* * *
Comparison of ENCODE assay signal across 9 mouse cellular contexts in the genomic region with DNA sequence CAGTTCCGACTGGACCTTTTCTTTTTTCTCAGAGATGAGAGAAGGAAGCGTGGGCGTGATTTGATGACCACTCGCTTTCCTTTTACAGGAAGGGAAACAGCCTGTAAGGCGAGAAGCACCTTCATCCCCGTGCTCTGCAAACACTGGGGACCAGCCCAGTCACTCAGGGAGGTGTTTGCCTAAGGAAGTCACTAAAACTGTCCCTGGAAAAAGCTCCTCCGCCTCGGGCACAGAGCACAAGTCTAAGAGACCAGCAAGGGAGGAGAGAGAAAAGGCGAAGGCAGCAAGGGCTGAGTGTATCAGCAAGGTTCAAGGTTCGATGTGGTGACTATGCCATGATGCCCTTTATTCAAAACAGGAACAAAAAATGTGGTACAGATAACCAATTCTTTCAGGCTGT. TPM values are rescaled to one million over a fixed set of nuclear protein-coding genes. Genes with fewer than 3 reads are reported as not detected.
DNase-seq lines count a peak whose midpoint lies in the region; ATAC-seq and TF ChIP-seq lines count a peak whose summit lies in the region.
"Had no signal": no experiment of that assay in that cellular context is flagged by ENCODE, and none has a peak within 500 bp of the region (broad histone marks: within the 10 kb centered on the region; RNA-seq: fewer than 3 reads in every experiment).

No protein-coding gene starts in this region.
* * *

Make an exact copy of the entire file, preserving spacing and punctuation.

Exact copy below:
Comparison of ENCODE assay signal across 9 mouse cellular contexts in the genomic region with DNA sequence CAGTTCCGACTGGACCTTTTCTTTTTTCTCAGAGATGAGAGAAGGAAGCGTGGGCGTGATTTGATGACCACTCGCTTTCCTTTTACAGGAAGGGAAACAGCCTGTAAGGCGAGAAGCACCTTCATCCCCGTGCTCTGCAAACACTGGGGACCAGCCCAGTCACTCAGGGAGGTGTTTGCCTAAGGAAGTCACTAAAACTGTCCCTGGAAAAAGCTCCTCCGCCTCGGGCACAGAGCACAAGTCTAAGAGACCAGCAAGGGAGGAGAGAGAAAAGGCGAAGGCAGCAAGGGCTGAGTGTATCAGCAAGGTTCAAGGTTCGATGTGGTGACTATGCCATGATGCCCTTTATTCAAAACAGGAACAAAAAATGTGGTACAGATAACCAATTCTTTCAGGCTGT. TPM values are rescaled to one million over a fixed set of nuclear protein-coding genes. Genes with fewer than 3 reads are reported as not detected.
DNase-seq lines count a peak whose midpoint lies in the region; ATAC-seq and TF ChIP-seq lines count a peak whose summit lies in the region.
"Had no signal": no experiment of that assay in that cellular context is flagged by ENCODE, and none has a peak within 500 bp of the region (broad histone marks: within the 10 kb centered on the region; RNA-seq: fewer than 3 reads in every experiment).

No protein-coding gene starts in this region.